The Wrong Question and a Few Better Ones

 My answer to The Question at 7 years old

My answer to The Question at 7 years old

The Question: “What do you want to be when you grow up?”

Consider:

  • What was your response when you were first asked The Question?  

  • At what age were were you asked The Question for the first time?

  • How many times has your answer changed over the course of your life?

  • How has The Question impacted your identity and sense of self?

I imagine adults ask The Question to help young people envision their futures, lay claim to big dreams, and express their passions. Even though The Question is well intended, it’s the wrong question.

First off, children won’t “be” their jobs - they will perform work and will likely find some measure of identity in their work, but being is very different from doing. We all have a responsibility to help children learn to be kind, be curious, and be compassionate problem-solvers, community members, family members, and people.

Second, children should see growing up as a process, like learning, that is ongoing and part of life’s journey - there is no destination called grown-up, but there are ways to act as a responsible adult in the world.

Third, and most relevant for my work at the intersection of learning and the future of work, we should be asking young people to imagine many roles and opportunities in the future that don’t exist today. After all, we know the era of lifetime careers is over (the average stint is 4.2 years in 2018) and The Institute for the Future estimates 85% of the jobs that today’s learners will be doing in 2030 haven’t been invented yet.

Here are a few suggestions for relevant, generative replacement questions to help young people start imagining their whole selves in a future of exponential change.

  • What do you want to do with your time?

    • Teach children the concept (but not necessarily the nomenclature) of opportunity cost at an early age. Each choice involves a trade-off and means forgoing the next best thing you could be doing with your time. Are you spending your time well? How do you know? How might you spend your time better in the future? Are your time and values aligned? Are you spending your time doing things that contribute to your personal growth and/or the greater good?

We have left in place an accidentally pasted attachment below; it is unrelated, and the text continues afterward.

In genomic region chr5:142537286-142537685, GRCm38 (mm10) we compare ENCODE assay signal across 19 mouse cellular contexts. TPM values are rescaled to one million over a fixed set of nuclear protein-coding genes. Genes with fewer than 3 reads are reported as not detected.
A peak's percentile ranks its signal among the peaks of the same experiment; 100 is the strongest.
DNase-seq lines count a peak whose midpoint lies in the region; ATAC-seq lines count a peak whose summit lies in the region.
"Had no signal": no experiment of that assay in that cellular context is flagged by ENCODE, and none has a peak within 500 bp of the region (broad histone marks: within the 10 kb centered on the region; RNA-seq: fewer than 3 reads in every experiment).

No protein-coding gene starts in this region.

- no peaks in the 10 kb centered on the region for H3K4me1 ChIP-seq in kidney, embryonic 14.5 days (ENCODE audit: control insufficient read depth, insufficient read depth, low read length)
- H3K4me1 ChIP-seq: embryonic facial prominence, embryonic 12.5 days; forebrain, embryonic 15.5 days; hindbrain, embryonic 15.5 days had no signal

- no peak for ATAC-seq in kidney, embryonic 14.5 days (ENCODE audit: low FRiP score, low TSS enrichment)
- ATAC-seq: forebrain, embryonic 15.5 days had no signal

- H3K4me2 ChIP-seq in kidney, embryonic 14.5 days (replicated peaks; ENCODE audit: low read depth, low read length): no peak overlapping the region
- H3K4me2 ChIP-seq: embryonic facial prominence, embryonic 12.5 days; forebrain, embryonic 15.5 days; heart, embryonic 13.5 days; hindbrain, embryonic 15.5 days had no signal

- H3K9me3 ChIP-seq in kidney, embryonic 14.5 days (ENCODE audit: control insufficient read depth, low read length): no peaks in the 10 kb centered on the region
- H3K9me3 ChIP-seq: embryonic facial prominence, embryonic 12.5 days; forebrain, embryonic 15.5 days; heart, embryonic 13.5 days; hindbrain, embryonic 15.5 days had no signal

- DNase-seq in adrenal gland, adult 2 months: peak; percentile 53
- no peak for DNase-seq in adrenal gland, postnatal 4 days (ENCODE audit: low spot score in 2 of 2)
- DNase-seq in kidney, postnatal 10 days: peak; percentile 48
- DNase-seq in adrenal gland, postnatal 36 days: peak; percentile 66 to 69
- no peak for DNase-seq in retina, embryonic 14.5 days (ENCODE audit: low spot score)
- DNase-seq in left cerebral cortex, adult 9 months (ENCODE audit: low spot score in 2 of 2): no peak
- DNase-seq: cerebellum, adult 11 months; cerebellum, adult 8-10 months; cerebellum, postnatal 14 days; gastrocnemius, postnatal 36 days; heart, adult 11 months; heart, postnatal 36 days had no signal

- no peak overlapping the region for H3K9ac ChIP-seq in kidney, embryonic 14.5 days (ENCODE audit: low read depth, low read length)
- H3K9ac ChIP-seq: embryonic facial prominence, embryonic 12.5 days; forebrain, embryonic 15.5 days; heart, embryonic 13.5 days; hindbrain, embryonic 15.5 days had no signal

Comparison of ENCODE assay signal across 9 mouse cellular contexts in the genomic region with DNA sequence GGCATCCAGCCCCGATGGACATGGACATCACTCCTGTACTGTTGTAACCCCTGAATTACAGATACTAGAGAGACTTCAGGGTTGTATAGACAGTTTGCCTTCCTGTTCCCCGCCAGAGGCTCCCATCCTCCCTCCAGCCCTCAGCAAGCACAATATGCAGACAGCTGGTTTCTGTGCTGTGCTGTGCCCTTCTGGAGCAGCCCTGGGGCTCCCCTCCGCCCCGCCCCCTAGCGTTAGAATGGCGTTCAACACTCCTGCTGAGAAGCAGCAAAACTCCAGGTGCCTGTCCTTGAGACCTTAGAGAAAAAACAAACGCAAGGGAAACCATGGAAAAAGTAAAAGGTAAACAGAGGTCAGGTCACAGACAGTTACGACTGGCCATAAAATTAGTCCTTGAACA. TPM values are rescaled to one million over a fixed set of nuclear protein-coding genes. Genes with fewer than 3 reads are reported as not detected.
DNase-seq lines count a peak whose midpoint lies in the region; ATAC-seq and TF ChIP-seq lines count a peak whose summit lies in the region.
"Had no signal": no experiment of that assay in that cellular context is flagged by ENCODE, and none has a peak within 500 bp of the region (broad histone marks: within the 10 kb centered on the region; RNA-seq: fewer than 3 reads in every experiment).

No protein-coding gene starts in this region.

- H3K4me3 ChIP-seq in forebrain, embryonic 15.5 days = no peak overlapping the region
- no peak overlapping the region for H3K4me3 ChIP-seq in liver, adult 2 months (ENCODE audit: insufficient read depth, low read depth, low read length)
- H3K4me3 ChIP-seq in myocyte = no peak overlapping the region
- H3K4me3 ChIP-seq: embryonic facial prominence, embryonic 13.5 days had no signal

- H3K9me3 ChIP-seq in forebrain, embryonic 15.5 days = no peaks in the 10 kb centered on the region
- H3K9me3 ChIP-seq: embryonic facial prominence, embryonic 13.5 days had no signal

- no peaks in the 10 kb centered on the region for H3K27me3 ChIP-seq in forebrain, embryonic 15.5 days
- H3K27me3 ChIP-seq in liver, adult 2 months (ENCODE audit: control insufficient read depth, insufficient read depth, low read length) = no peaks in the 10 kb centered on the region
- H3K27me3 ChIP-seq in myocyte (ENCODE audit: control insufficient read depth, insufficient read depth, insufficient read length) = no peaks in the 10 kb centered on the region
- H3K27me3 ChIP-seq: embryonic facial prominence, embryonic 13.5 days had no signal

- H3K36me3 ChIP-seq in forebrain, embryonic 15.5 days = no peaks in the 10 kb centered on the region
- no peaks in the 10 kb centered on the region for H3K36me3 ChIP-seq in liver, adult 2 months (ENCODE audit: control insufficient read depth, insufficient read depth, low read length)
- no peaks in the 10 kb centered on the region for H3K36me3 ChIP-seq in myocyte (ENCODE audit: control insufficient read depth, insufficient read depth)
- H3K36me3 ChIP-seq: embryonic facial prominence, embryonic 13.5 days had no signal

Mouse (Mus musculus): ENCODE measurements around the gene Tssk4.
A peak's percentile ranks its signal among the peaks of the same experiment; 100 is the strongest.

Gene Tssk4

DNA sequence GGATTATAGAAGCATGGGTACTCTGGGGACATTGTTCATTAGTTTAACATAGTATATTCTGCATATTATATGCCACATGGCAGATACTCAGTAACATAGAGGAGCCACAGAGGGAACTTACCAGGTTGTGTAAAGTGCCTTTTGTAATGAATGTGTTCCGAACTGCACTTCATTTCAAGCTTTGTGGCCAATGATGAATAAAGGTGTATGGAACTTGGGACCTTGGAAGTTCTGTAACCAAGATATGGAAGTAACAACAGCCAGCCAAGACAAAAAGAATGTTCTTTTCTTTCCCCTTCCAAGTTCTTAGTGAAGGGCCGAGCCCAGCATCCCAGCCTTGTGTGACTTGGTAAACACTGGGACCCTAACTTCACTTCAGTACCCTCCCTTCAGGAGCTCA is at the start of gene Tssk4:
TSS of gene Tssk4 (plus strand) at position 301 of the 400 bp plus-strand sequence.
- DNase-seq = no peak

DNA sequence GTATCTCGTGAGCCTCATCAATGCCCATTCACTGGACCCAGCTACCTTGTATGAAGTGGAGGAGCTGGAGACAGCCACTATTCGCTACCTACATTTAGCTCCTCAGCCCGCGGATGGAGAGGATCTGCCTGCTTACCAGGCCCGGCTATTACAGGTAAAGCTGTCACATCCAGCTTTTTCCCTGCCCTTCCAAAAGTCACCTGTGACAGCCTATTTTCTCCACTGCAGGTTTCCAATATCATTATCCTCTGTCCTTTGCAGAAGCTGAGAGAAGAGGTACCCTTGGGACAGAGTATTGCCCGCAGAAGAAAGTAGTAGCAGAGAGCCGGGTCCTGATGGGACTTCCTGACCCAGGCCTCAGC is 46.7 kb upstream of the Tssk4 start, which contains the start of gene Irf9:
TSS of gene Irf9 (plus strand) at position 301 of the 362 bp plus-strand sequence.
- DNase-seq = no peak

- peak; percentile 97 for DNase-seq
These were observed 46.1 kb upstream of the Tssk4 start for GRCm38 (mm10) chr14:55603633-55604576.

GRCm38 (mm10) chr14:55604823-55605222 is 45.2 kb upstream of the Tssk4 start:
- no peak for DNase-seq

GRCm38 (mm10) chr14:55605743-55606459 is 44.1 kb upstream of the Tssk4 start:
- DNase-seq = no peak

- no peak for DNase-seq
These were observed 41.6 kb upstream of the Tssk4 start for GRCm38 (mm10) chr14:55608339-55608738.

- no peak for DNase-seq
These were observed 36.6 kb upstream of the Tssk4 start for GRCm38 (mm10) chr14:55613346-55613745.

• What impact do you want to make on the world?

    • I love the thinking behind the 80,000 Hours site, which posits that you have, “about 80,000 hours working in your career: 40 hours a week, 50 weeks a year, for 40 years,” to make the most positive impact possible on the world. I developed an Ikigai Skills Inventory that I use with students to help them think about the intersection of what they love to do, what the world needs and what they can get paid for.
       

  • What matters most & what kind of life do you want to live?

    • Teach young people to discover (and rediscover) a sense of purpose throughout their lives. Help young people understand their own value systems and how these might align with the work they hope to do. Have young people draw their futures -- a day in your life/a year in your life/a decade in review in your life and follow up with questions like: What did you do? Who is in your pictures? How did you feel? Where did you go? When were you happiest? How do these pictures showcase your hopes and dreams for the future? Help young people understand that they are more than what they do for income.
       

  • How can you create the future?

    • What problems do you want to solve? What do you want to invent? Imagine if we could do _______ in a new/better way, what would that look like?  How might emerging technologies change what it means to be a _____________? What will we need in the future that doesn’t exist today?

 

Meredith Goddard